It’s a minimalist concept upon which Director Tony Caselli builds his show. There are few props, costumes or sets beyond the basics. Instead, he relies on the skills of his actors to create each scene. We don’t need to SEE Marley’s chains; we know they exist because the actor’s movements show us so.
It’s to those actors’ credit that Caselli’s show especially shines.
It’s a rare actor who discovers something new or different about a much-delineated character such as Scrooge, but the always incredible John Seibert finds every nuance possible – which he then gleefully and joyously brings to life.
Likewise, rising star Darrell Glasgow has much fun – and is much fun to watch – playing the impishly sly bogle, while utility player Tobin Hissong juggles the other characters quite well.
But it’s Paul Hopper – no stranger to Dickens’ world – who is the heart and soul of this production. The multiple award-winning actor flawlessly breathes energy into Marley, a character often reduced to a spooky footnote to the story. It’s a fully-realized and compassionate portrayal, one that sets the standard for years to come.
“Jacob Marley’s Christmas Carol” A Michigan premiere by Performance Network Theatre, 120 E. Huron, Ann Arbor. Staged Thu.-Sun., through Dec. 24. Tickets: $20-$34.50. For information: 734-663-0681. http://www.performancenetwork.org.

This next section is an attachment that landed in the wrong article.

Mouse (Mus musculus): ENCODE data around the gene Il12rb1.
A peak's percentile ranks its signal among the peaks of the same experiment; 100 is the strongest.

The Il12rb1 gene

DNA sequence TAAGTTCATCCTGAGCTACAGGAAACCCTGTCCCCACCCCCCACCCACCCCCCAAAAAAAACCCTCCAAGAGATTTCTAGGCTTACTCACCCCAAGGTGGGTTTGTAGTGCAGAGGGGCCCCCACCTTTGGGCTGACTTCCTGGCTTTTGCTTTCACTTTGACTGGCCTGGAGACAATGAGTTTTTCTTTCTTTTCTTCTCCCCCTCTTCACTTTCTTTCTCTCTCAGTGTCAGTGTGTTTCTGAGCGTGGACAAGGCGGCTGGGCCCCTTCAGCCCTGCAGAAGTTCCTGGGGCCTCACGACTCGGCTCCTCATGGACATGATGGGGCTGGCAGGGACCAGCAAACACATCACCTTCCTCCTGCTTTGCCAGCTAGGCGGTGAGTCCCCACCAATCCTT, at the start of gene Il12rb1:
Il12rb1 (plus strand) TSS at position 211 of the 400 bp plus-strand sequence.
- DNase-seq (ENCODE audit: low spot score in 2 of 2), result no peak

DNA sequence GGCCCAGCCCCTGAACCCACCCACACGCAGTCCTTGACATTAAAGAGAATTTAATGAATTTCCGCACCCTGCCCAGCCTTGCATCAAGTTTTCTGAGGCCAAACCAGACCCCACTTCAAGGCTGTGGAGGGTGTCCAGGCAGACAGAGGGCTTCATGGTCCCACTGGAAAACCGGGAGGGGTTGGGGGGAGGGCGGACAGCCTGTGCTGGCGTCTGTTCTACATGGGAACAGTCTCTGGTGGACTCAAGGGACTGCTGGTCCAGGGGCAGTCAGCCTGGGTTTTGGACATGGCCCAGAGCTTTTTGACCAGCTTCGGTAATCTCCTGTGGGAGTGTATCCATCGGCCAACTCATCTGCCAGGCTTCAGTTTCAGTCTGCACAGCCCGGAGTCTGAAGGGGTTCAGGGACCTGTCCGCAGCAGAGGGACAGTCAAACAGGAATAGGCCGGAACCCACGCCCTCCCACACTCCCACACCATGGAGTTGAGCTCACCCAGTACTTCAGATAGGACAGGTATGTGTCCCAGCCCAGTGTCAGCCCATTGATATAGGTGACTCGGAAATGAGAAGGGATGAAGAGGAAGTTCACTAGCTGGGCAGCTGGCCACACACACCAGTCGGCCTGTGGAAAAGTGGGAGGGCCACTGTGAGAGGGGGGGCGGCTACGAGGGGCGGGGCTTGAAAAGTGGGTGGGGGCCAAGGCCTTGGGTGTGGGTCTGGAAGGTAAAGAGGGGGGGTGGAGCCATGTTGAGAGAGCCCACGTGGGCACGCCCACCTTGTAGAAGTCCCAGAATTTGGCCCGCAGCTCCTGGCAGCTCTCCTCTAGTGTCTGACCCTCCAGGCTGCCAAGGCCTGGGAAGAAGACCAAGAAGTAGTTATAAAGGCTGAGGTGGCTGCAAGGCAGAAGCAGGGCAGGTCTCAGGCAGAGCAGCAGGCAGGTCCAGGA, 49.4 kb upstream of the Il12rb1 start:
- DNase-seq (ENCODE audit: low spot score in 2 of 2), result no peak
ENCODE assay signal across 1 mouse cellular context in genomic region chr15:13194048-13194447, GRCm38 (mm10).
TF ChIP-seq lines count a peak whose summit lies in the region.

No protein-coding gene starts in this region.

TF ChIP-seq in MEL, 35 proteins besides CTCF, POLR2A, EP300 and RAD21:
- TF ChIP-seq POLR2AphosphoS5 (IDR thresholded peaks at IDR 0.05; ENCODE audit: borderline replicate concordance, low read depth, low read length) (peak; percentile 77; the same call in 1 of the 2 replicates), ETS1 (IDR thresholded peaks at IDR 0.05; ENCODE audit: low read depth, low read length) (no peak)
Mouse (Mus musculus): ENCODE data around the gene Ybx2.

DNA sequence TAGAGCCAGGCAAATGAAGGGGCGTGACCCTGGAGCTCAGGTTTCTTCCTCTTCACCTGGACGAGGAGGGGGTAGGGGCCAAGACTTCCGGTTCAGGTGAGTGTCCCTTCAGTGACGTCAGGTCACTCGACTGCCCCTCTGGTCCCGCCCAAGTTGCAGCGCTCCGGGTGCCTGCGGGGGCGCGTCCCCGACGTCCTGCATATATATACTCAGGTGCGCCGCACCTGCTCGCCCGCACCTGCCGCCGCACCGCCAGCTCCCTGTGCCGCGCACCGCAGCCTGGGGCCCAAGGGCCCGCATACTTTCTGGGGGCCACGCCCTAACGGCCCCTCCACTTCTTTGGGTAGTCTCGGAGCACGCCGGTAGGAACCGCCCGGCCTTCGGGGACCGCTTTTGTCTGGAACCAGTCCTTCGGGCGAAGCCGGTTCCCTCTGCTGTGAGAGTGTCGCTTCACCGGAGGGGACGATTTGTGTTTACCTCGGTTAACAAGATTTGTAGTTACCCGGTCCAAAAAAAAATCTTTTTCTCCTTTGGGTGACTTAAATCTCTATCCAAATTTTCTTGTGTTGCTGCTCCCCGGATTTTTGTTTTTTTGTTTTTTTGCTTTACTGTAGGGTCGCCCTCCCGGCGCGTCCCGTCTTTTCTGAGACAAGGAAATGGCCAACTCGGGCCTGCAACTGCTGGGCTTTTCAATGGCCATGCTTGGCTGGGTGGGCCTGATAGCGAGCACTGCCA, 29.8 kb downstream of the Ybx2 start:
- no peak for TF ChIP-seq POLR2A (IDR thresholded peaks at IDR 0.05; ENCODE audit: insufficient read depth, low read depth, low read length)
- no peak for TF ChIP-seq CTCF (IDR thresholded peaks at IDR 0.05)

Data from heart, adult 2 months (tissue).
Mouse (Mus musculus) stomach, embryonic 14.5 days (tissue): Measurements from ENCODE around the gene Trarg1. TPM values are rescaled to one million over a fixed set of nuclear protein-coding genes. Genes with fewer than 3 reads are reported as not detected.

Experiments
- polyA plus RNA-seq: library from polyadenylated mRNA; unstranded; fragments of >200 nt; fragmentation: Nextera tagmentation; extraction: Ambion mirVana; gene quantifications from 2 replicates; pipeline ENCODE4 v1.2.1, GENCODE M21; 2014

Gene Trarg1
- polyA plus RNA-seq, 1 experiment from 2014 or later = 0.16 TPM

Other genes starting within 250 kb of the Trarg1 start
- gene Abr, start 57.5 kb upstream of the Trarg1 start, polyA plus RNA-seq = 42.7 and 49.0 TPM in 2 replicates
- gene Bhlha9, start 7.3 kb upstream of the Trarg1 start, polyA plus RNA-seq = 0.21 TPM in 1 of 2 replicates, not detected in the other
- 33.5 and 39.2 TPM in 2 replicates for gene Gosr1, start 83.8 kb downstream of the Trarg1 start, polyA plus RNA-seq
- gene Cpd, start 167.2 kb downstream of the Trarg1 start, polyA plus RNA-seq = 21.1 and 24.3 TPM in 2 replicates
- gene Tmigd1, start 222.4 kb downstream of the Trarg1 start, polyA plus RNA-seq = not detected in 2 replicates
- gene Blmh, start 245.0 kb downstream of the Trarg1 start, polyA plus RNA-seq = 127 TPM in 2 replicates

The Bottom Line: Although there is no doubt that Marley is dead to begin with, what’s also crystal clear is this: Don’t miss this spirited holiday treat!

Commentary: Confessions of a Cranky Critic

Don’t be a Scrooge: Support the arts this holiday season

It’s no secret that the arts in Michigan are struggling for survival this holiday season. Box office numbers are generally down, donations are drying up and grants from the Michigan Council for Arts and Cultural Affairs have once again been slashed.
And it’s not just our local professional theaters that are feeling the pinch. So, too, are our state’s major institutions.
How any of them keeps going is, to me, a mystery.
One trait every “cool city” shares is a vibrant arts community. (And a thriving gay community, of course!) But if today’s economic forces don’t change soon, we could face the closure of several leading arts organizations. And once that happens, the artists who staff them will also be forced to leave – something our state can ill-afford.
So what can each of us do to keep our local institutions going? I’m glad you asked!
Simply buying a ticket for you and that special someone in your life would be helpful. So, too, would an end-of-the-year donation – no matter how big or small.
But how about this: As you check your list for who’s been naughty or nice, why not consider purchasing gift certificates to one or more of our local arts groups? Sure, a potted plant brings color into a person’s life, but the arts offer so much more. Better yet: Combine it with dinner somewhere, and the result will be a night on the town that won’t soon be forgotten.
So don’t be a Scrooge this year; instead, be an arts patron!

Log onto www.pridesource.com for additional theater coverage, including reviews of “Sweet Bird of Youth” at the Hilberry and “Last Call” at Planet Ant, plus the latest theater news from around town.